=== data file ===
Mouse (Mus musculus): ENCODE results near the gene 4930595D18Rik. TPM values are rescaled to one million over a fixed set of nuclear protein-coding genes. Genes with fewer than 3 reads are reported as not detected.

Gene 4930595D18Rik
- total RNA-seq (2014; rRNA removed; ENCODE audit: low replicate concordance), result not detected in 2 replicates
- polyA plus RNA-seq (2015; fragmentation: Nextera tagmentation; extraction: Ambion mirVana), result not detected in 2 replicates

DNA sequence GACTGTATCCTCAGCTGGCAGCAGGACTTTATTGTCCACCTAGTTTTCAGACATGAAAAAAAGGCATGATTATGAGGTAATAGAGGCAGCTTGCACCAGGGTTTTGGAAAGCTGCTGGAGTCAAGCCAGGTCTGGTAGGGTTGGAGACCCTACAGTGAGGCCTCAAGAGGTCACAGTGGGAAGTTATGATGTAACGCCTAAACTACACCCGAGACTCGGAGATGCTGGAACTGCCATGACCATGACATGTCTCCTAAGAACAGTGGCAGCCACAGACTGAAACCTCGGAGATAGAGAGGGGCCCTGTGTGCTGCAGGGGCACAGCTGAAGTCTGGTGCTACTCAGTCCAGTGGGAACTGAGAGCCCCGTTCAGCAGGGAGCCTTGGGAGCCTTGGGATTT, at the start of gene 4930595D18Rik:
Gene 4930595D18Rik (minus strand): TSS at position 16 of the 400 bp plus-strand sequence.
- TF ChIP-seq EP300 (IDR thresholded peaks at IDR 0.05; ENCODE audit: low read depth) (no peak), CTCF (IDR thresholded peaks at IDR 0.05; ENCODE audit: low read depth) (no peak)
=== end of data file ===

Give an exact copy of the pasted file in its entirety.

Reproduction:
Mouse (Mus musculus): ENCODE results near the gene 4930595D18Rik. TPM values are rescaled to one million over a fixed set of nuclear protein-coding genes. Genes with fewer than 3 reads are reported as not detected.

Gene 4930595D18Rik
- total RNA-seq (2014; rRNA removed; ENCODE audit: low replicate concordance), result not detected in 2 replicates
- polyA plus RNA-seq (2015; fragmentation: Nextera tagmentation; extraction: Ambion mirVana), result not detected in 2 replicates

DNA sequence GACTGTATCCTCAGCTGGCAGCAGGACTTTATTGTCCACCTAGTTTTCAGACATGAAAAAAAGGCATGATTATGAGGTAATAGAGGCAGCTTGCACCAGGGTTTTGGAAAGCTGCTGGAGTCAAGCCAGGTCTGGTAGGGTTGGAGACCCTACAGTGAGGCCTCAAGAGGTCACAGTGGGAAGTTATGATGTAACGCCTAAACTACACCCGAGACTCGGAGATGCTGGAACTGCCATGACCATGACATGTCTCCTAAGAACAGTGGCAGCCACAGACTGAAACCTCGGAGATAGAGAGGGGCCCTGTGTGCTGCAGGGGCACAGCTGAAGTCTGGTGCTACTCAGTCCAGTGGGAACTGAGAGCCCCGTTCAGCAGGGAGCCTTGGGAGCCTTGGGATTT, at the start of gene 4930595D18Rik:
Gene 4930595D18Rik (minus strand): TSS at position 16 of the 400 bp plus-strand sequence.
- TF ChIP-seq EP300 (IDR thresholded peaks at IDR 0.05; ENCODE audit: low read depth) (no peak), CTCF (IDR thresholded peaks at IDR 0.05; ENCODE audit: low read depth) (no peak)